Valuing Social Capital: Shifting Strategies for Export Success of Vietnamese Small- and Medium-Sized Enterprises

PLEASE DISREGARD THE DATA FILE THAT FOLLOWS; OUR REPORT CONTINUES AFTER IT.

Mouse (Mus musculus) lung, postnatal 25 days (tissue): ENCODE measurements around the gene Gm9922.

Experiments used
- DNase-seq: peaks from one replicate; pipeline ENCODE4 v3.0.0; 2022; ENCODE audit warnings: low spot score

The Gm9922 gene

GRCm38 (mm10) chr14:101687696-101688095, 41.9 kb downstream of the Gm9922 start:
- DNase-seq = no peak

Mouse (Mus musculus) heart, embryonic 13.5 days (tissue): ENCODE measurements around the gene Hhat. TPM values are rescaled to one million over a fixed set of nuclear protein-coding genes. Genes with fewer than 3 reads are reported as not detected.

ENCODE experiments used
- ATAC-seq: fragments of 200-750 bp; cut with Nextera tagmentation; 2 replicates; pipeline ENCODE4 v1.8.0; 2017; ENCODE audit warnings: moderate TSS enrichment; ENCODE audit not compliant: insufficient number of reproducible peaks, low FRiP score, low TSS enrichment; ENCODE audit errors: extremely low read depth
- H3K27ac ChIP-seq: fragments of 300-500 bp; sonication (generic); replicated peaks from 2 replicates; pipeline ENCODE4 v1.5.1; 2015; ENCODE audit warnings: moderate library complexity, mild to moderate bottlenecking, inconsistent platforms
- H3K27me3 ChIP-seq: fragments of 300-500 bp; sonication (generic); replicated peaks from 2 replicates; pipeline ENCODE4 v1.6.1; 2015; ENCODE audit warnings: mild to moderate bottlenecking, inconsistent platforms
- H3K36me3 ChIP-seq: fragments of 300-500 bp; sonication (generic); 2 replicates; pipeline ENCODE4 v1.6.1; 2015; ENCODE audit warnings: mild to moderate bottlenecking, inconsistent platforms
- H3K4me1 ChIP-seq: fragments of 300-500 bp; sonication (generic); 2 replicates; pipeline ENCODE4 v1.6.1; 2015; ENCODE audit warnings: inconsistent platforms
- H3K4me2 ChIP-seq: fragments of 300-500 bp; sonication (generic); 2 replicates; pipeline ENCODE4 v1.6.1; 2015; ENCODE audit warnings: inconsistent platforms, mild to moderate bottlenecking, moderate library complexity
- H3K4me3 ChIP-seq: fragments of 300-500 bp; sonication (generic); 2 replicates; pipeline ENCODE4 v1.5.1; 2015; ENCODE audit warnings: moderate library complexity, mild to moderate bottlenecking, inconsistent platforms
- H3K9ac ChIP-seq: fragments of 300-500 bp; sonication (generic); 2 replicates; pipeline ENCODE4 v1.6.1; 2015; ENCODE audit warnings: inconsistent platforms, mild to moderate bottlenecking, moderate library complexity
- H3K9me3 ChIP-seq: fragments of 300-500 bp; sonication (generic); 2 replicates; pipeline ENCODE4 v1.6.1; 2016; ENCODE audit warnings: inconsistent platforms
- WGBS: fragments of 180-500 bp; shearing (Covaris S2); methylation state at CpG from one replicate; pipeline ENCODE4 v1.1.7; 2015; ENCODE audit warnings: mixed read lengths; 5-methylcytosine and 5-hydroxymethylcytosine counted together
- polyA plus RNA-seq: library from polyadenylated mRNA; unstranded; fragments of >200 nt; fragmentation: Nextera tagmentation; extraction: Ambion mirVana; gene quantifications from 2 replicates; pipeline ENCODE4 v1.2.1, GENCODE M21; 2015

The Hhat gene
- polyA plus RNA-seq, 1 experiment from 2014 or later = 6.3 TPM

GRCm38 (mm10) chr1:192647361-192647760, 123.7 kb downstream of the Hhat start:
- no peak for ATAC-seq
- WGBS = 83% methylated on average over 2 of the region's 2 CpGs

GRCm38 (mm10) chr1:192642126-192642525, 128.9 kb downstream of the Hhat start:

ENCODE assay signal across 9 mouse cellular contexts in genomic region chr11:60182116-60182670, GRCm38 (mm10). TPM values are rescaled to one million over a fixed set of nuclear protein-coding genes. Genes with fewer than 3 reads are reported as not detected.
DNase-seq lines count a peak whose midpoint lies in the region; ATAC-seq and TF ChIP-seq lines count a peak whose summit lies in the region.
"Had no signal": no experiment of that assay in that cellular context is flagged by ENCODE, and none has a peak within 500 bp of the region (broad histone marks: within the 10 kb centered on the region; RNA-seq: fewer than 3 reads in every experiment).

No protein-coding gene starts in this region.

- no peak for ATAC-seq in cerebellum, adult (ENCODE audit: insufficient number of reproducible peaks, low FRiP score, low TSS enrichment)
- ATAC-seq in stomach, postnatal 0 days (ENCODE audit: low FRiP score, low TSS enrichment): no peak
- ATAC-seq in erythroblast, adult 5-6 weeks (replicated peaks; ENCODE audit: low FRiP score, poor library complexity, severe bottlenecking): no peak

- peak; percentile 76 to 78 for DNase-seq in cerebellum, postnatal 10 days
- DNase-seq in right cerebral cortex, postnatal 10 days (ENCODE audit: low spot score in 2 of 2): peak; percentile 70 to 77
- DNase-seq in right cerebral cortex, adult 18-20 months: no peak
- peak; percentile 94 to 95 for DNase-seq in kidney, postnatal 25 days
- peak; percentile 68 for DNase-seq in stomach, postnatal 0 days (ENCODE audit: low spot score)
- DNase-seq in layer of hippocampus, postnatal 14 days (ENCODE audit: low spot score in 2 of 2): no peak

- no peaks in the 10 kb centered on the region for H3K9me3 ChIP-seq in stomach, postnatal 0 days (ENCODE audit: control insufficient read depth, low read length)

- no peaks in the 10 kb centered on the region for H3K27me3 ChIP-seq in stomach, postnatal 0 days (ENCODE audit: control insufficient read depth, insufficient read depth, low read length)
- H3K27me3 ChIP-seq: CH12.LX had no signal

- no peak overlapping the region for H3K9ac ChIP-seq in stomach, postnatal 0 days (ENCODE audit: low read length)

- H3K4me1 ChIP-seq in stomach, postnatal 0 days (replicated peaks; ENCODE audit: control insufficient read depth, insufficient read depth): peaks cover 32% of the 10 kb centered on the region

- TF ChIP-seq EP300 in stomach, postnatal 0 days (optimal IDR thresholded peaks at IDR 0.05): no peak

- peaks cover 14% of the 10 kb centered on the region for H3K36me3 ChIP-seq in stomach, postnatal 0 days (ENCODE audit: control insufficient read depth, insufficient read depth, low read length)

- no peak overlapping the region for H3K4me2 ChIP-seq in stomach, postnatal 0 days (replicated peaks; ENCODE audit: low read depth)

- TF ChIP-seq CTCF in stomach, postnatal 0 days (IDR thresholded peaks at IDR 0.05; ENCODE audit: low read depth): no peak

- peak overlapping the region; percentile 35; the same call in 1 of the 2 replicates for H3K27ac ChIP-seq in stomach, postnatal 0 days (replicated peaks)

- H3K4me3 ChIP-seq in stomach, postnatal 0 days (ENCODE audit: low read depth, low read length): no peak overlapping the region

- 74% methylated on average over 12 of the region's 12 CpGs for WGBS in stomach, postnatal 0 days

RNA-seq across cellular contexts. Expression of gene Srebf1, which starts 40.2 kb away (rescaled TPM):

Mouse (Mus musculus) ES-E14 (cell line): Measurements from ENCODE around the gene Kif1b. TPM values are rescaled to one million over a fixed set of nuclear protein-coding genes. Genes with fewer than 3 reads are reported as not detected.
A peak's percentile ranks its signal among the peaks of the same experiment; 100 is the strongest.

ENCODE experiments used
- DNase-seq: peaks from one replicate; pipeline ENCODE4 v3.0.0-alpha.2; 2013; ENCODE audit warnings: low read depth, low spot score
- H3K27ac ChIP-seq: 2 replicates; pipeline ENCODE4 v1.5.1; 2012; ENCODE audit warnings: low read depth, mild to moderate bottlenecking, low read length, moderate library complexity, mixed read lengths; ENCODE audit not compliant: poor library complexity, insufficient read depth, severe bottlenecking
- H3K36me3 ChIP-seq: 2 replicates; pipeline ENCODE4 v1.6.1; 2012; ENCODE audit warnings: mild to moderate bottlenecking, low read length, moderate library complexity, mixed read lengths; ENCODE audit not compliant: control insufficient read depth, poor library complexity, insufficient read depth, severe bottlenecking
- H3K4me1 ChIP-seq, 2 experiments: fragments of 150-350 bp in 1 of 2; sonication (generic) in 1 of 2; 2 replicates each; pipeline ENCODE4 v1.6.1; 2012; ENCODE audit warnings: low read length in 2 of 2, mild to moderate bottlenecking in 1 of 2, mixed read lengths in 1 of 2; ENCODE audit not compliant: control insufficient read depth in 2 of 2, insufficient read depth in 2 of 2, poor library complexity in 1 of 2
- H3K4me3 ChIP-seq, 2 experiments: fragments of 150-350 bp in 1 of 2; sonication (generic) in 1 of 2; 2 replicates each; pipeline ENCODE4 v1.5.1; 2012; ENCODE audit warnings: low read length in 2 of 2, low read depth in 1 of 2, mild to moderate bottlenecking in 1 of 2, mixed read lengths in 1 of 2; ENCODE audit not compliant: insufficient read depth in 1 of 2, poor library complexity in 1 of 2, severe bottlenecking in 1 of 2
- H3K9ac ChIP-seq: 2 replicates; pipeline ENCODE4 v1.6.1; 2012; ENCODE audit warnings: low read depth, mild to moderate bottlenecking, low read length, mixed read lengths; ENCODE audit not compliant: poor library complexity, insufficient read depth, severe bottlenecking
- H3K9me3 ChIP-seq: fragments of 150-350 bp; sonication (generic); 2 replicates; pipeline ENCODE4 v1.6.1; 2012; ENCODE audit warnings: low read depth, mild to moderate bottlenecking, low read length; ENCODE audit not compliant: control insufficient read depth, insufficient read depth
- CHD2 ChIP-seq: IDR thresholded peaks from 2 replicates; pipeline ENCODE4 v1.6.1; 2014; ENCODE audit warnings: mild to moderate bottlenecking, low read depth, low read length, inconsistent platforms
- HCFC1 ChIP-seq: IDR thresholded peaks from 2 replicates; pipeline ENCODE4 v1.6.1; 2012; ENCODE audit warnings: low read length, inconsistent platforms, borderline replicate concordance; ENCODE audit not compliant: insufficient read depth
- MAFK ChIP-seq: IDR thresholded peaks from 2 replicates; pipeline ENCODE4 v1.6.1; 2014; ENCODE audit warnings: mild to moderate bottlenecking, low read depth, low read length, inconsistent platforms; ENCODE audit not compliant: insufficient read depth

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Valuing Social Capital: Shifting Strategies for Export Success of Vietnamese Small- and Medium-Sized Enterprises Huong Thi Xuan NGUYEN Victoria Institute of Strategic Economic Studies Victoria University, Melbourne, Australia Submitted in fulfilment of the requirement of the degree of Doctor of Philosophy February 2018 ABSTRACT This study examines the impact of social capital on the export success of domestic SMEs in Vietnam, looking at both export propensity (whether they export at all) and export performance (how much they export) Two stylized facts inspire the research The first is the relatively modest performance of Vietnamese SMEs in export activities to date, despite their potential and increasing importance in the economy The second is the widespread perception within Vietnam about the power of social relationships of firms in the Vietnamese business environment This study uses a mixed methods approach, combining a qualitative thematic analysis of semi-structured interviews of SME owners/managers with quantitative testing of hypotheses on a secondary panel dataset from 2007 to 2015 Logistic regression models were employed to test hypotheses related to export propensity and multiple linear regressions were used to test those related to export performance The results indicate that social capital is positively related to export propensity of domestic SMEs, but that its impacts on their export performance are not consistent Each type of network impacts differently on export performance indicators of the studied SMEs (positive, negative and sometimes non-significant) Similarly, the qualitative study provides evidence that social capital supports SMEs in the initial stage of their export venture, but not their continuous export sustainability One of the significant findings to emerge from the qualitative study is that the impact channels of social capital on SMEs’ export success may have changed from relying on rent-seeking opportunities provided by close connections with authorities towards being a tool for improving credibility and building capability for SMEs This study highlights the importance of establishing an appropriate networking strategy for SMEs who wish to pursue export ventures It suggests that, if SMEs aim at long-term export success, they may need to diversify their networks, including business networks and social networks, both domestically and internationally, rather than focus on connections with politicians and authorities This is because the expected benefits from rent appropriation in export activities will eventually diminish as a more transparent system is put in place Hence, SMEs should utilize their networks to improve their knowledge, credibility and capability, which help in enhancing their long-term competitiveness The present study also implies that the government and relevant trade ii associations, in supporting SMEs to participate successfully in the international market, may need to focus on long-term network building and capacity-building activities iii PUBLICATIONS INTEGRATED IN THE THESIS Some sections of this thesis have been presented at a conference and a research symposium: Referred International Conference Presentation Nguyen, TXH., Le, V 2017, ‘Network Ties, Informal Fees and Export Propensity of Vietnamese SMEs’, paper presented at Australia and New Zealand International Business Academy (ANZIBA) Annual Conference, 17-19 February 2017, University of South Australia, Adelaide, Australia International Research Symposiums Nguyen, TXH 2017, ‘The changing impacts of social capital on export propensity of Vietnamese SMEs – an exploratory study from an institutional approach’, extended abstract presented at the Academy International Business -Australia and New Zealand Chapter (AIB-ANZ) Research Symposium, 10-11 November 2017, the University of Otago, Dunedin, New Zealand v ACKNOWLEDGEMENTS For the completion of this research, I have received tremendous support and continuous encouragement from many special people Hence, I would like to take this opportunity to sincerely express my gratitude to those who have assisted me in this most challenging yet rewarding journey I wish to firstly express my deepest gratitude to my principal supervisor, Professor Adam Fforde, for his dedicated supervision, invaluable guidance, detailed comments, practical suggestions, constructive feedback and most importantly his continuous encouragement Several times during my journey, when I lost my confidence, and my own belief almost failed to carry me, he lifted me up by his strong determination that my work does matter, and that academic scholarship should be a journey to extend one’s own limit This was one of the major empowerments for me to complete my thesis I especially wish to show my heartfelt thanks to my co-supervisor, Professor Peter Sheehan, for his scholarly advice, invaluable encouragement, and continuous feedback He has provided me with his generous assistance, always prepared to listen to my troubles He persuasively taught me the discipline of doing academic research I could not have asked for more supportive and considerate supervision My greatest appreciation also goes to the Australian Government, Department of Education and Training for granting me the Prime Minister’s Australia Asia Scholarship This prestigious scholarship has provided me with a wonderful opportunity to undertake my PhD study and to pursue my academic endeavour I am thankful for the generous financial sponsorship of the Endeavour Postgraduate Award and the dedicated support from the scholarship administrative team I would like to extend my appreciation to Dr Viet Le, Swinburne University, for his valuable input at the early stage of my research; to Dr Sidney Lung and Dr Masha Fridman of Victoria University for their statistics advice; and to Dr Bradley Smith for his meticulous and professional editing services, according to the university-endorsed ‘Guidelines for Thesis Editing’ I would like to send my sincere thanks to all the research participants, without whose voluntary participation this research would not have been possible My appreciation also goes to the Victoria Institute of Strategic Economic Studies, Victoria University for administrative and technical support throughout my research work vi I am indebted to the unconditional love and support of my parents, who instilled in me the eternal appreciation for knowledge and the attitude of trying and thriving This thesis would not have been completed without my parents’ strongest belief in my success Deep gratitude also goes to my parents-in-law and my siblings for their emotional support during my study away from home My sincerest thanks are extended to my friends and their families for helping me and my family in all aspects of our life in Australia, so that I can concentrate and complete my study Last but not least, I owe my loving thanks to my husband, Minh Hieu Tran, who made enormous sacrifices in his career to support my study in Australia I am fortunate to have the endless inspiration from my sweetest daughter, Linh Tran, who insists that I ‘read as a writer and write as a reader’ Her positive attitude, enjoyment and happiness help me fight the stress I also have an untold amount of empowerment from my cutest little son, Xuan Son Tran, who expresses curiosity about everything around him, including the question of when can mum become an alumnus of Victoria University I am wholeheartedly thankful to your love, your tolerance and your continuous encouragement during my journey vii TABLE OF CONTENTS ABSTRACT II DECLARATION OF AUTHENTICITY IV PUBLICATIONS INTEGRATED IN THE THESIS V ACKNOWLEDGEMENTS VI TABLE OF CONTENTS VIII LIST OF TABLES XVI LIST OF FIGURES XVIII LIST OF ACRONYMS XIX EXECUTIVE SUMMARY XX CHAPTER 1: INTRODUCTION 1.1 Motivation and background of the research 1.2 Research objectives and research questions 1.3 Positioning of the study 1.4 Theory, practice and policy contributions 1.5 Research design and methodology 11 1.5.1 Research paradigm 11 1.5.2 Research method 11 1.6 Structure of the research 12 CHAPTER 2: VIETNAMESE SMES IN THE ERA OF REFORMS 16 2.1 Introduction 16 2.2 Economic reforms and international integration 16 2.2.1 Country overview 16 2.2.2 Trade liberalization process 18 2.2.2.1 Trading right reform 20 2.2.2.2 International economic integration 20 2.2.2.3 Trade policies reform 24 2.3 Overview of the institutional context 26 2.3.1 Formal institutional context 26 viii 2.3.2 Informal institutional context 26 2.3.2.1 Collectivism culture in the rise of individualism 27 2.3.2.2 The emergence of the new crony capitalism 28 2.3.2.3 Bribery and corruption 29 2.4 Vietnamese SMEs in the trade reform era 29 2.4.1 The development of SMEs in Vietnam 29 2.4.2 Overview of SME exports 32 2.5 Chapter summary 34 CHAPTER 3: LITERATURE REVIEW 35 3.1 Introduction 35 3.2 Export performance 36 3.2.1 Overview of research on export performance 36 3.2.2 Export performance concept 37 3.2.3 Export performance determinants 38 3.2.4 Export performance measurements 40 3.2.4.1 The consolidated measurement model 40 3.2.4.2 The contingency approach 42 3.3 Export propensity 44 3.4 Social capital 46 3.4.1 Social capital concept 46 3.4.1.1 The development of the social capital concept 46 3.4.1.2 The three “pillars” of SC: Bourdieu, Coleman and Putnam 47 3.4.1.3 Nahapiet and Ghoshal’s formulation of SC 51 3.4.2 Social capital dimensions 51 3.4.2.1 Structural dimension 52 3.4.2.2 Relational dimension 53 3.4.2.3 Cognitive dimension 54 3.4.3 Social capital measurement 55 3.4.4 Operationalization of social capital: Social network ties 56 3.5 Social networks theory and the resource-based view 58 3.6 Social capital and internationalization process 58 3.7 Social capital and export performance 62 3.8 Chapter summary 64 ix CHAPTER 4: RESEARCH METHODOLOGY 67 4.1 Introduction 67 4.2 Mixed methods research design 68 4.3 Research setting and variable selection 69 4.3.1 Research setting 69 4.3.2 Variables, constructs and concepts 71 4.4 Qualitative methodology approach 72 4.4.1 Rationale for the selection of research setting and data source 73 4.4.2 Data collection method 74 4.4.3 Data collection procedure 75 4.4.3.1 Development of questionnaire and interview protocol 76 4.4.3.2 Data collection 78 4.4.4 Data analysis procedure 80 4.4.5 Ethical considerations 82 4.4.5.1 Ethics application 82 4.4.5.2 Anonymization and pseudonymization 83 4.4.6 Validity and reliability issues 83 4.5 Quantitative methodology approach: general features 84 4.5.1 Data source 85 4.5.2 Sampling and data collection methodology 86 4.6 Export propensity model 87 4.6.1 Data screening 87 4.6.1.1 Exclusion of big firms from the sample 87 4.6.1.2 Treatment of missing data 87 4.6.2 Method of estimation 88 4.6.2.1 Binary logistic regression 88 4.6.2.2 Binary logistic regression for panel data 89 4.7 Export performance 90 4.7.1 Data source 90 4.7.2 Data screening 91 4.7.3 Method of estimation 92 4.7.3.1 Multiple linear regression 92 4.7.3.2 Pooled OLS regression models 93 x Appendix 6: Robustness check for export propensity models Appendix 6.1: Regression results of Probit model VARIABLES 2.Firm_size3a 3.Firm_size3a 4.Firm_size3a Location Ownership D_sector1 D_sector2 D_sector3 D_sector4 (1) Coefficients (2) Coefficients (3) Coefficients (4) Coefficients 1.042*** (0.0775) 1.860*** (0.102) 1.896*** (0.367) 0.0968 (0.0722) 0.527*** (0.0728) 0.271*** (0.0922) 0.442*** (0.102) 0.441*** (0.109) 1.075*** (0.104) 1.063*** (0.0806) 1.839*** (0.106) 1.889*** (0.364) 0.154** (0.0742) 0.520*** (0.0747) 0.331*** (0.0946) 0.427*** (0.104) 0.456*** (0.110) 1.064*** (0.105) -0.285*** (0.0789) 0.0865 (0.0786) 0.207*** (0.0540) 0.0369 (0.0496) 0.0403** (0.0190) 0.937*** (0.0827) 1.661*** (0.109) 1.595*** (0.367) 0.0765 (0.0756) 0.390*** (0.0768) 0.368*** (0.0961) 0.452*** (0.105) 0.459*** (0.112) 1.099*** (0.108) -0.330*** (0.0819) 0.0999 (0.0810) 0.219*** (0.0550) 0.00318 (0.0510) 0.0436** (0.0195) 0.417*** (0.113) 0.544*** (0.114) 0.874*** (0.124) -2.617*** (0.0854) -2.343*** (0.154) -2.569*** (0.170) 0.924*** (0.0837) 1.621*** (0.111) 1.489*** (0.369) 0.0863 (0.0772) 0.390*** (0.0772) 0.380*** (0.0969) 0.459*** (0.105) 0.441*** (0.113) 1.098*** (0.108) -0.332*** (0.0829) 0.0873 (0.0819) 0.218*** (0.0581) -0.00429 (0.0515) 0.0533*** (0.0200) 0.401*** (0.114) 0.530*** (0.115) 0.827*** (0.125) 0.228** (0.107) 0.150** (0.0709) 0.0852 (0.0886) -0.00632 (0.0746) -2.630*** (0.178) ln_business ln_social ln_bank ln_pol ln_res_all 2.Ex_kngedge3 3.Ex_kngedge3 4.Ex_kngedge3 D_newprod D_improd D_tech D_RDinvest Constant Observations 5,791 5,791 5,791 Standard errors in parentheses; *** p chi2 0.0000 0.0000 0.0000 0.0000 0.0000 Pseudo R2 0.4073 0.3622 0.3373 0.2992 0.4298 VARIABLES Firm_size (2) Firm_size (3) Firm_size (4) Ownership Sector (1) Sector (2) Sector (3) Sector (4) Business networks Social networks Bank networks Political networks Firm knowledge (2) Firm knowledge (3) Firm knowledge (4) Note: Standard errors in parentheses; *, ** and *** denotes significance at 10%, 5% and 1% levels, respectively Page 253 MODEL (2007) Marginal effects (2009) Marginal effects (2011) Marginal effects (2013) Marginal effects (2015) Marginal effects 0.0676*** (0.0161) 0.169*** (0.0489) 0.0533 (0.0651) 0.0368*** (0.0124) 0.0270 (0.0166) 0.0204 (0.0186) 0.0559*** (0.0190) 0.0639*** (0.0161) 0.0674*** (0.0165) 0.171*** (0.0403) 0.0967*** (0.0232) 0.201*** (0.0554) 0.0158 (0.0139) 0.0315* (0.0179) 0.0118 (0.0195) 0.0184 (0.0201) 0.0989*** (0.0193) 0.109*** (0.0252) 0.299*** (0.0637) 0.0882 (0.121) 0.0224 (0.0151) 0.0417** (0.0181) 0.0364* (0.0211) 0.0377* (0.0197) 0.123*** (0.0217) 0.0294* (0.0158) 0.0398* (0.0205) 0.0462** (0.0207) 0.0188 (0.0254) 0.104*** (0.0203) 0.135*** (0.0293) 0.394*** (0.0926) 0.538* (0.275) 0.0425*** (0.0142) 0.0214 (0.0190) 0.0669*** (0.0185) 0.0421* (0.0215) 0.0753*** (0.0211) Observations 0.00521 (0.0124) -0.00953 (0.0126) 0.00317 (0.00251) 0.000170 (0.00137) -0.00626 (0.0155) 0.0304* (0.0174) 0.0501** (0.0214) 0.0168 (0.0183) 0.0288** (0.0139) -0.0132 (0.0130) 0.0224* (0.0119) 1,166 -0.0220 (0.0163) -0.000990 (0.0165) 0.00263* (0.00156) 0.000233 (0.00105) 0.0601*** (0.0151) 0.0574*** (0.0124) 0.106*** (0.0220) 0.0342 (0.0273) 0.0286** (0.0133) 0.00691 (0.0140) -0.00890 (0.0132) 1,164 -0.0632*** (0.0175) 0.0324* (0.0175) 0.00261 (0.00176) 0.00310* (0.00185) 0.0267 (0.0178) 0.0417** (0.0186) 0.0640** (0.0252) -0.0522 (0.0369) 0.0154 (0.0137) 0.0331** (0.0162) -0.0121 (0.0149) 1,162 -0.0517** (0.0201) 0.0205 (0.0196) 0.00493* (0.00298) -0.00216 (0.00331) 0.0182 (0.0169) 0.0567*** (0.0192) 0.118*** (0.0296) 0.0857 (0.0593) 0.0241 (0.0158) -0.00633 (0.0241) -0.0238 (0.0150) 1,165 -0.0151 (0.0161) 0.00997 (0.0152) 0.000999 (0.00320) -0.000305 (0.00269) 0.0369* (0.0210) 0.0309 (0.0208) 0.0481* (0.0264) 0.0164 (0.0137) -0.0151 (0.0184) 0.0523** (0.0205) 0.00339 (0.0145) 1,131 Log likelihood LR chi2 Prob> chi2 Pseudo R2 -133.983 199.08 0.0000 0.4263 -164.369 200.52 0.0000 0.3789 -186.563 204.15 0.0000 0.3536 -218.004 197.77 0.0000 0.3121 -167.978 267.48 0.0000 0.4433 VARIABLES Firm_size (2) Firm_size (3) Firm_size (4) Ownership Sector (1) Sector (2) Sector (3) Sector (4) Business networks Social networks Bank networks Public officials network Firm knowledge (2) Firm knowledge (3) Firm knowledge (4) Newproduct Product improvement New technology R&Dinvestment Note: Standard errors in parentheses; *, ** and *** denotes significance at 10%, 5% and 1% levels, respectively Page 254 Appendix 6.4: Models specification Model Hosmer-Lemeshow chi2 Prob> chi2 AIC BIC 2007 5.57 0.5912 306.6873 357.3007 2009 5.22 0.6337 392.4153 437.9518 2011 3.47 0.9012 425.4236 476.0025 2013 3.41 0.8447 495.5681 541.1124 2015 5.13 0.6440 379.6751 430.2627 Avg 4.56 0.72296 399.95388 448.52602 2007 5.06 0.7507 308.3481 384.2682 2009 7.42 0.4925 359.2946 428.2804 2011 9.93 0.2700 400.8347 475.6747 2013 4.93 0.7645 440.9811 510.5318 2015 4.89 0.7690 322.1936 395.6137 Avg 6.446 0.60934 366.33042 438.87376 2007 12.36 0.1358 308.8318 389.8132 2009 4.45 0.8147 367.5772 443.4715 2011 4.90 0.7680 414.5625 495.4889 2013 8.26 0.4089 474.1656 550.0728 2015 8.38 0.3968 376.0651 456.5588 Avg 7.67 0.50484 388.24044 467.08104 2007 10.09 0.2587 309.4945 405.6599 2009 3.38 0.9086 365.1978 456.2709 2011 5.93 0.6546 411.795 507.8951 2013 8.33 0.4017 474.5572 565.6458 2015 5.38 0.7167 374.0108 469.5971 Avg 6.622 0.58806 387.01106 481.01376 Model Hosmer-Lemeshow chi2 Prob> chi2 AIC BIC Model Hosmer-Lemeshow chi2 Prob> chi2 AIC BIC Model Hosmer-Lemeshow chi2 Prob> chi2 AIC BIC Page 255 Appendix 6.5: Estimation results of logit model on individual datasets BASELINE MODEL VARIABLES 2.Firm_size3a 3.Firm_size3a 4.Firm_size3a Location Ownership D_sector1 D_sector2 D_sector3 D_sector4 (2007) Marginal effects (2009 Marginal effects (2011) Marginal effects (2013) Marginal effects (2015) Marginal effects 0.0690*** (0.0108) 0.251*** (0.0362) 0.286** (0.130) 0.0257*** (0.00897) 0.0409*** (0.00842) 0.0335*** (0.0112) 0.0485*** (0.0104) 0.0320** (0.0146) 0.0781*** (0.0135) 0.0862*** (0.0125) 0.254*** (0.0364) 0.290** (0.145) 0.0154* (0.00904) 0.0422*** (0.00886) 0.0294** (0.0121) 0.0460*** (0.0109) 0.0291* (0.0155) 0.102*** (0.0137) 0.0830*** (0.0132) 0.281*** (0.0398) 0.338** (0.137) 0.0187** (0.00940) 0.0459*** (0.00937) 0.0413*** (0.0117) 0.0528*** (0.0115) 0.0412*** (0.0149) 0.110*** (0.0159) 0.0983*** (0.0151) 0.251*** (0.0393) 0.154 (0.127) 0.00878 (0.00961) 0.0394*** (0.00990) 0.0135 (0.0128) 0.0527*** (0.0121) 0.0190 (0.0166) 0.107*** (0.0146) 0.123*** (0.0169) 0.371*** (0.0461) 0.311** (0.121) 0.00382 (0.00924) 0.0383*** (0.00953) 0.0196 (0.0125) 0.0642*** (0.0112) 0.0205 (0.0170) 0.0818*** (0.0146) 2,657 2,550 2,573 2,643 Observations 2,622 Standard errors in parentheses *** p